Maybe this is true for British Jewry and maybe American Jewry. (Even regarding British Jews and American Jews, the language of antisemitic cult is certainly anachronistic.) But in 1897 the majority of Jews did not live in free societies, they lived under the rule of the Russian Czar. These Jews might have wished for equality rather than what most considered a quixotic quest for an opportunity to rule themselves, but they were still in a ghetto (the Pale of Settlement) and the opposition of most of their leaders (religious leaders) was based upon quietism, not rocking the boat, and had nothing to do with opposition to being viewed as a separate people, which indeed the majority of rabbis did view themselves. As far as "worse yet, on other people's land", this is clearly an anachronistic imagination by Mister Suarez, the idea of colonialism was still riding sufficiently high in 1897 that the concern for the rights of the indigenous certainly was not their first concern, even if we might wish to imagine their moral sensibilities being ahead of their time rather than of their time.

      No, Mister Suarez is basing these supposed thoughts upon an imagination of British Jewry, which was a small percentage of world Jewry and in fact putting his own thoughts in their minds and mouths.

      That the House of Lords would put up with listening to Mister Suarez is a testament either to the patience and politeness of the House of Lords or to their apathy and ignorance.

  • ADL is leading 'witch hunt' against Keith Ellison over Israel comments, J Street exec says
    • It is difficult to separate the two issues, but aside from israel palestine, there is the issue of liberal vs centrist.
      In 1960, the centrist third Eisenhower term nixon lost narrowly to jfk. The Republican party reacted in 64 by nominating a hardcore conservative, goldwater. He lost in a landslide, but 16 years later reagan took the white house as a goldwater republican.
      Is the Democratic party headed the same way, reacting to the narrow defeat of centrist 3rd term for obama that is hillary by veering to the left. Hillary's narrow victory over sanders in the primary, which was enabled only by the black vote, further pushes the tendency toward hard core liberal reaction to the hillary defeat. The centrists of the Democratic party appear dull and listless like Tim kaine, or over the hill like Joe Biden whereas liz warren, Keith Ellison and sanders, seem energetic. So the leftward trend rejecting the quarter century legacy of the Clinton's is strong.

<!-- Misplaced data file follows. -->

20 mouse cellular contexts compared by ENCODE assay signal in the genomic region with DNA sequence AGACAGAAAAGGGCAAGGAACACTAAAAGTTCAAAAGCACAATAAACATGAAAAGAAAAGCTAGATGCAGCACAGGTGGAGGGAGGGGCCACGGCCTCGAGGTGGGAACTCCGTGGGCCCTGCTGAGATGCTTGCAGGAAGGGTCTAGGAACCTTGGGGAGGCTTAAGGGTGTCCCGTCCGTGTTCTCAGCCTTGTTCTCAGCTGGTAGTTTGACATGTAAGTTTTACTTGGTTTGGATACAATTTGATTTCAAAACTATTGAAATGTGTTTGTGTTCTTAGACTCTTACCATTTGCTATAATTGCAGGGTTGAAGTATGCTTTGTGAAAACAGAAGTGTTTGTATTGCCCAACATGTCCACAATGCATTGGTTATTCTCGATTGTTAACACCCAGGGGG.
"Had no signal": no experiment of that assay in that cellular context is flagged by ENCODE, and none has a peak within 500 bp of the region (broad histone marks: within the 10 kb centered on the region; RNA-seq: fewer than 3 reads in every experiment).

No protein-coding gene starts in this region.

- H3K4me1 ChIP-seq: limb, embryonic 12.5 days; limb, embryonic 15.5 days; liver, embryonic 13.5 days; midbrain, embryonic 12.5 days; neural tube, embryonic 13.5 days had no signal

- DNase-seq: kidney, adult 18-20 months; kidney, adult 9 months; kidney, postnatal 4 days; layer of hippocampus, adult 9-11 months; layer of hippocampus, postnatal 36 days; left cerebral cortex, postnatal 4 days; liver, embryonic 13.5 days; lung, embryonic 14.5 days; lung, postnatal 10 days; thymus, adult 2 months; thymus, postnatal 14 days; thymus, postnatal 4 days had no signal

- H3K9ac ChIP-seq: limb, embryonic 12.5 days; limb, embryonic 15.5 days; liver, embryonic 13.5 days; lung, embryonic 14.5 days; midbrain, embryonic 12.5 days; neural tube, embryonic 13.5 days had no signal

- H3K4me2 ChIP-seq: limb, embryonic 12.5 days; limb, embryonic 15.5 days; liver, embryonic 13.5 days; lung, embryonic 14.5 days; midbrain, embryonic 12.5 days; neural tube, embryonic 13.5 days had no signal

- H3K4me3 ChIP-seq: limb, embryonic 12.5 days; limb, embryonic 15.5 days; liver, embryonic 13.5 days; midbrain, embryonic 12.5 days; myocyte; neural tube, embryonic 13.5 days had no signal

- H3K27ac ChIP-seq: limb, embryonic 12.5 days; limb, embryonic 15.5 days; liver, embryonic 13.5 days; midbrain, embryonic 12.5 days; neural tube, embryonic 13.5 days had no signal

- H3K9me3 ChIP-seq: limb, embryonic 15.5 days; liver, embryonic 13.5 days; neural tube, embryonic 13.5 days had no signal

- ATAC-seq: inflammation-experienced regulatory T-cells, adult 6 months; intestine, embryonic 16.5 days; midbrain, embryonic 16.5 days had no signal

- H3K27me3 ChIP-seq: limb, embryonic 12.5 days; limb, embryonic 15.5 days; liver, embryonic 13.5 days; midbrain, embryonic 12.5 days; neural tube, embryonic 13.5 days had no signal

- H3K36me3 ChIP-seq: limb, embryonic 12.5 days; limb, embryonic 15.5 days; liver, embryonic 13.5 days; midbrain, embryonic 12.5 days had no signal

But, but, but...
      There are many levels of government in the US and the presidency is only one. The concentration of hillary voters in chicago, new York and california, is a weakness, with the federal system of states power. The number of democrats in state legislatures is at an all time low and while the revolution of strong coffee, rather than diluted by milk coffee seems attractive to purists, the clever reaction might indicate au contraire that the center is desirable in order to win elections.

  • Why was the Clinton campaign obsessed with fighting BDS?
    • Keith Ellison vs israel lobby. Schumer's ascendancy to the highest legislative office ever achieved by an American jew was accompanied by his endorsement of ellison. Schumer in the trenches would be fighting ellison, but schumer, minority leader, moves out of the way, tells israel supporters to fight ellison on their own.
      I would think that the party activists should control the dnc and it's healthy for the Democrats to reject the coming trump anti muslim measures with an american Muslim face. So the elevation of ellison is good for activating the grass roots. I think the center abandoned by the republicans is the place to be. That is: the presidential candidate need not be to the left of Elizabeth warren, even though the party needs the enthusiasm of the young whipper snappers, it's important for the Democratic party to go in the direction of Joe Biden and not bernie sanders. A polarized electorate is unstable and if/since the republicans have moved ever rightward, victory needs the ability to talk to the center. To win back the voters who went for obama, but then switched to trump.
      The smart way to defeat ellison is to insist that it is a full time job, which it is.
      The majority of hillary voters and of the Democratic party is still pro israel. The activist wing is not. But there are other issues which separate the majority of the anti trump voters from the more radical ideas of democratic activists.

  • Jeffrey Goldberg is Jewish
    • Well, so bryan of semi anonymity has come to protect the honor of Phil Weiss.